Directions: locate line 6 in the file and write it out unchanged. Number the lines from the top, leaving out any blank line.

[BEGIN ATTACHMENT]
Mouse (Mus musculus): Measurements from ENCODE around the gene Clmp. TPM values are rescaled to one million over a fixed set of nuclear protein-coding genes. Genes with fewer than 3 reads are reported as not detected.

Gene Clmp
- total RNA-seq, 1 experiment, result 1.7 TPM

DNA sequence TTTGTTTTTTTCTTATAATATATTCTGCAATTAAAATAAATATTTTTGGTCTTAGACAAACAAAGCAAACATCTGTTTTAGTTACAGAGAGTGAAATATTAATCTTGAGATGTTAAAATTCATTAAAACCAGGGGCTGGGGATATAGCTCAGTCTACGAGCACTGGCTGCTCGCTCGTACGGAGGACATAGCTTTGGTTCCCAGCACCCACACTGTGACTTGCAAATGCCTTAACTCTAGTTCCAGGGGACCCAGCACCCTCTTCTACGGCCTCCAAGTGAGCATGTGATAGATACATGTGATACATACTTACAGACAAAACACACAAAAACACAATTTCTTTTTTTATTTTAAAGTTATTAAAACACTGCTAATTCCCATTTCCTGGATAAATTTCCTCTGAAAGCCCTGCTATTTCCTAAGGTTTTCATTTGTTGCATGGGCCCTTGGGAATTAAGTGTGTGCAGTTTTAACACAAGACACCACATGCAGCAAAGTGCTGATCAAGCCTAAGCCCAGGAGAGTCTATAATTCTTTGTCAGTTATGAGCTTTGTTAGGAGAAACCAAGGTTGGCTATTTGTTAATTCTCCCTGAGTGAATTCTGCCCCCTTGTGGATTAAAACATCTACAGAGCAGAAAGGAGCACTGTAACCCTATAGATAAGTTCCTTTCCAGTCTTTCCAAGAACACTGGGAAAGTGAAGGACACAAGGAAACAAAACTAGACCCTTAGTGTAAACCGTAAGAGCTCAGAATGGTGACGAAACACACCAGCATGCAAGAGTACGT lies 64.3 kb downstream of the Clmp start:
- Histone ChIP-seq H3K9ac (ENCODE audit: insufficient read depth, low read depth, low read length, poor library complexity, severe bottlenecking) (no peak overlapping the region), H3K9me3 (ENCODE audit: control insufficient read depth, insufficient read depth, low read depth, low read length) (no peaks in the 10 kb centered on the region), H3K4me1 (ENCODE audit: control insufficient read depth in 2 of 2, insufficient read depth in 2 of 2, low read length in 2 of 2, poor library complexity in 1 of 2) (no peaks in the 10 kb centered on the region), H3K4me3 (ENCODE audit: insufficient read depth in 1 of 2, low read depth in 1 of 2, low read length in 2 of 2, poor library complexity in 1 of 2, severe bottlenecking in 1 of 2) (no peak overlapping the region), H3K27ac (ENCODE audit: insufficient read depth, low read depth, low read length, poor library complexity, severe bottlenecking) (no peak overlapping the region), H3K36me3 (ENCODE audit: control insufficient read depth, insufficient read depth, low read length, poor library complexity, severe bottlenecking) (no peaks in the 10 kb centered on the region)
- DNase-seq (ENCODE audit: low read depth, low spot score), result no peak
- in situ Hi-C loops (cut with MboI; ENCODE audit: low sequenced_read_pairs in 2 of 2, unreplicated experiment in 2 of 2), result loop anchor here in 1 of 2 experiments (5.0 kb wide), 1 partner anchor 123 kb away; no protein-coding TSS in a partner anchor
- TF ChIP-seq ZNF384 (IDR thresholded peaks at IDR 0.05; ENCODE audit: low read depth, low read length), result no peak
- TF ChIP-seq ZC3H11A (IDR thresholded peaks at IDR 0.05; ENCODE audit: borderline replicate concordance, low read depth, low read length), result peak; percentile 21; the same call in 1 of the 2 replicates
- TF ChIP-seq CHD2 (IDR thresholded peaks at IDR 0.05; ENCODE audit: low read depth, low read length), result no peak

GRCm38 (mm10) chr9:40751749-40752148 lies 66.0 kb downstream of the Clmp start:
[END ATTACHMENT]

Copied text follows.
- DNase-seq (ENCODE audit: low read depth, low spot score), result no peak